‘I cry a lot, every day’: victims of the Dutch child benefits scandal fight for compensation

The government has recognized its error and resigned, but the women’s lives are still in tatters. 

Credit: Coco OlakunleLeft to right: Kristie Rongen, Batya Brown, Franciska Manuputty

Franciska Manuputty’s ordeal with the Dutch tax authorities began in 2010, when she received notification to repay €30,000 (about US $35,000) in childcare tax benefits, to which the government alleged she had not been entitled. Manuputty, 49, is a low-income single mother of two. She was soon behind on the rent, couldn’t pay her electricity bills, and turned to a food bank to feed her family. Her daughter, now 20 years old, told her recently that as a child she had lived in constant fear of returning home from school to discover they had been evicted from their apartment. 

Manuputty is one of the victims of what the Dutch media calls the child benefits scandal. Over the course of around a decade the government falsely accused thousands of eligible families of having committed fraud and ordered them to repay childcare tax benefits to which they had, in fact, been entitled. 

A parliamentary investigation published in December 2020 found that the tax authorities had set up a child benefits system with bureaucratic rules so rigid that even the smallest administrative error in filling out forms caused the system to flag beneficiaries, who were then pursued by the courts and forced to repay all the money they had received—plus fines. The total number of victims is not yet clear; but based on a parliamentary investigation and the number of people who applied for the initial compensation of €30,000 (about $35,000), at least 35,000 people have been affected. 

The fallout from the scandal led to the government’s resignation in January 2021. 

Families that were forced to repay tens of thousands of euros faced bankruptcies, job losses, forced sale of houses, homelessness, divorce—even suicide. Several families saw their children removed by child protection authorities, on the basis that they were no longer able to care for them after losing their homes and financial stability.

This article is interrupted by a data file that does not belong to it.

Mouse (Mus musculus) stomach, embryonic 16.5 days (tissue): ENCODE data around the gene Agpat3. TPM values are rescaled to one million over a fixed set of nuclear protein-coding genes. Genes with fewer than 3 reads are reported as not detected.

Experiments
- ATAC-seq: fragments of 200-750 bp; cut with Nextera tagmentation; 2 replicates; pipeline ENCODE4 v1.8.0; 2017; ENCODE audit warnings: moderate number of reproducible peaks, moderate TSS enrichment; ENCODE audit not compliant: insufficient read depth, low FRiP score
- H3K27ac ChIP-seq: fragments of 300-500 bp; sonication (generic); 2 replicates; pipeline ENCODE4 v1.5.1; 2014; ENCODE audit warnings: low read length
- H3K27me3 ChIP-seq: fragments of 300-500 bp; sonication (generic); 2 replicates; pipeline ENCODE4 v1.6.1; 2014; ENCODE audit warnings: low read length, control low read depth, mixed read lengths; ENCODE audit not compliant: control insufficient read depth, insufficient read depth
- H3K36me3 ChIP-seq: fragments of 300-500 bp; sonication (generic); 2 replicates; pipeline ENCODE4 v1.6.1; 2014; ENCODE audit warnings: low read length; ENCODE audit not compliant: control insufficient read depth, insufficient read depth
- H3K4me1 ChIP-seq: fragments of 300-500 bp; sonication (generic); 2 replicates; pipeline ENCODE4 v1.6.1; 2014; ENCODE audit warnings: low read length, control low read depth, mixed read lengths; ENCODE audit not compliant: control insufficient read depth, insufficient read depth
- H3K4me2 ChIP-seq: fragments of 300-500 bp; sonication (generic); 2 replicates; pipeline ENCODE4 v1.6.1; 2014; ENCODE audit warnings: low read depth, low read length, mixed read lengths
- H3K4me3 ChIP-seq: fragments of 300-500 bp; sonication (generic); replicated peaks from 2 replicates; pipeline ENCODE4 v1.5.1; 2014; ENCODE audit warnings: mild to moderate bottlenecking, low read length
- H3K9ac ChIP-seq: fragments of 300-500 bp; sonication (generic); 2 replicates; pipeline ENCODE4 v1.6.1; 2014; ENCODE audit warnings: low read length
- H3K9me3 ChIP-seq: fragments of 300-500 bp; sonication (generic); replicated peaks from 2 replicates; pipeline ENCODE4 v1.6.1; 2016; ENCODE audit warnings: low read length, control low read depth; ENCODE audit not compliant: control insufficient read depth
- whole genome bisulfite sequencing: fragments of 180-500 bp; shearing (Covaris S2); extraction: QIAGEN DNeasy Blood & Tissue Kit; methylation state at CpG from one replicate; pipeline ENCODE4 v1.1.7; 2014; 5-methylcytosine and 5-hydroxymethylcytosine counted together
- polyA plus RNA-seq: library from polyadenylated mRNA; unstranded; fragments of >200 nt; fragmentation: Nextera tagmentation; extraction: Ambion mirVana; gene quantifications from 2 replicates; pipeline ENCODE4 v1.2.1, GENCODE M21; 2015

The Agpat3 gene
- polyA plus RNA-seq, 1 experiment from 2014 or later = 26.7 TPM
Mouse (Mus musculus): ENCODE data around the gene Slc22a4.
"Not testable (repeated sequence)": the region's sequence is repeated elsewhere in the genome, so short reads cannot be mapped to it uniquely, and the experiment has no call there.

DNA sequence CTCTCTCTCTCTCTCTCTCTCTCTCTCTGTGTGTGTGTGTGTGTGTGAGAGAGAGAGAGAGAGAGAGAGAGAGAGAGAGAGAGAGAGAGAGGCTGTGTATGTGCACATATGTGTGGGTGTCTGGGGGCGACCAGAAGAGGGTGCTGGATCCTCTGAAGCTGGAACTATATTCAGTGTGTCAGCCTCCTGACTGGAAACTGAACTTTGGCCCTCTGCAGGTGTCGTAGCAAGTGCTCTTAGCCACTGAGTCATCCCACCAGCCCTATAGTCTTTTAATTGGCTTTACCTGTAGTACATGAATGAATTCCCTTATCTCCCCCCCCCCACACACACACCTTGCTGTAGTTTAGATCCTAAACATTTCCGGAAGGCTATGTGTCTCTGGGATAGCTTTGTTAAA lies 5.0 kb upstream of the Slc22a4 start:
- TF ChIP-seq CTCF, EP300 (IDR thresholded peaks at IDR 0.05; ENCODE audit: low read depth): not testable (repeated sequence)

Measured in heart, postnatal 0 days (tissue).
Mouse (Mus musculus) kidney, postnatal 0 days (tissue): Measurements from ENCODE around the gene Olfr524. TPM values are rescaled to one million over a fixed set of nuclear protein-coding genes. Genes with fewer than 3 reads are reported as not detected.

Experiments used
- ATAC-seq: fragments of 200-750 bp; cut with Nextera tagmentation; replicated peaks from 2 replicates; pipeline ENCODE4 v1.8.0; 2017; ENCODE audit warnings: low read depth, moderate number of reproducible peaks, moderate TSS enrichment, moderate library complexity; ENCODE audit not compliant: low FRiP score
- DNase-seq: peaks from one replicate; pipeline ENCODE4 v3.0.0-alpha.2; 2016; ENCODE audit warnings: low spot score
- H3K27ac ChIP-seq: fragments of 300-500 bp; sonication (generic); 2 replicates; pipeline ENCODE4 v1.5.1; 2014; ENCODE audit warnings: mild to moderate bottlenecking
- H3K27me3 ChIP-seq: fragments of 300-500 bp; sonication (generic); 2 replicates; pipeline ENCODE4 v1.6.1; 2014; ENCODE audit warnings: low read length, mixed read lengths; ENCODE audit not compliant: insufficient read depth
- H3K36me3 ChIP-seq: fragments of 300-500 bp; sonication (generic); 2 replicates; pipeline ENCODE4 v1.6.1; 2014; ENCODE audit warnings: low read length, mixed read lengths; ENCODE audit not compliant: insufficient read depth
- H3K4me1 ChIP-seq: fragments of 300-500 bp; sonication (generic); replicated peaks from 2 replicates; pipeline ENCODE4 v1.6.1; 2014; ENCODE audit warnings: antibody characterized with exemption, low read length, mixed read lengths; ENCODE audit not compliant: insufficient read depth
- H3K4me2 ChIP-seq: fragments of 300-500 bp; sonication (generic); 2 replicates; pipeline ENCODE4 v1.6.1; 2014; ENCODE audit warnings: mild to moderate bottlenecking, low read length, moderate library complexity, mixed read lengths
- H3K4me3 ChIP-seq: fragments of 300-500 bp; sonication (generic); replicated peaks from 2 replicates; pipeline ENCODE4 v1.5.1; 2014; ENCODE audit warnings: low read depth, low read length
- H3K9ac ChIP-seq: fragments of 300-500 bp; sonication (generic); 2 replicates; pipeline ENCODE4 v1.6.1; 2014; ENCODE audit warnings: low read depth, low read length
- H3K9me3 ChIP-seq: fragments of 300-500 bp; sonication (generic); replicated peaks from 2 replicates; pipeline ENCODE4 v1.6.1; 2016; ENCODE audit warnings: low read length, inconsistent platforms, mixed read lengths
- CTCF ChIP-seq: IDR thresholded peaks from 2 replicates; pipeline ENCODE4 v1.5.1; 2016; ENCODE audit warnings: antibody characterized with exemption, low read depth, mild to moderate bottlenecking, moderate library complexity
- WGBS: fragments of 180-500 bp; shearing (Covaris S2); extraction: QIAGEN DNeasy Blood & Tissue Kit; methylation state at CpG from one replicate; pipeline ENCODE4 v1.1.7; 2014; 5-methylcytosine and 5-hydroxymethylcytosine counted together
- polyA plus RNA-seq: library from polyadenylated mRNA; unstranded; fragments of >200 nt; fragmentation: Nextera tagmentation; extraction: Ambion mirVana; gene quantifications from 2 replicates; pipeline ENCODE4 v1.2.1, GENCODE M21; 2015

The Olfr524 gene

The €30,000 compensation doesn’t even begin to solve Manuputty’s problems. Because the tax authorities labelled her a cheat in 2009, her name is now in the system and her credit is ruined. Over the past decade all her applications for financial aid were rejected, which forced her to keep borrowing money and leave bills unpaid. She now owes €100,000 ($115,000) to various creditors. “I hold on to life for my children,” said Manuputty.

Investigative journalists discovered, via the parliamentary freedom of information act, that the algorithms had been designed to flag “cheats” based on the amount a parent received—i.e., the more benefits they received, the more likely they were to fall under suspicion. The result: the people targeted were those whose low-paid jobs made them most eligible for childcare benefits. 

A disproportionate number of people in that group were single mothers with foreign citizenship, so the algorithm de facto flagged poor women who were either immigrants themselves or the children of immigrants, adding racism to the scandal.  The Ministry of Finance brought a discrimination suit against the tax authorities, but the  public prosecutor dismissed the case, saying the issue must be solved politically. Victims of the false accusations are appealing that decision. A parliamentary commission will be  appointed to investigate the matter later this year or next year. 

Via a WhatsApp group for victims of the scandal, Franciska Manuputty met Batya Brown, 35,  a part-time employee at a daycare center who is now pregnant with her fifth child. When the two were asked to address an anti-racism demonstration about their experiences they decided to collaborate on their speeches and provide one another with moral support. They were joined by Kristie Rongen, 45, a small truck driver, who had recently  confronted Prime Minister Rutte during a widely viewed live broadcast of a political TV show. 

While Rongen holds only Dutch citizenship, Batya Brown was born in Ethiopia. Manuputty’s parents are from the Maluku Islands, formerly a Dutch colony—now occupied by Indonesia. For the latter two women, their relationship with the Dutch state is informed by their ethnic identities, which is further compounded by the role that racism played in the tax scandal.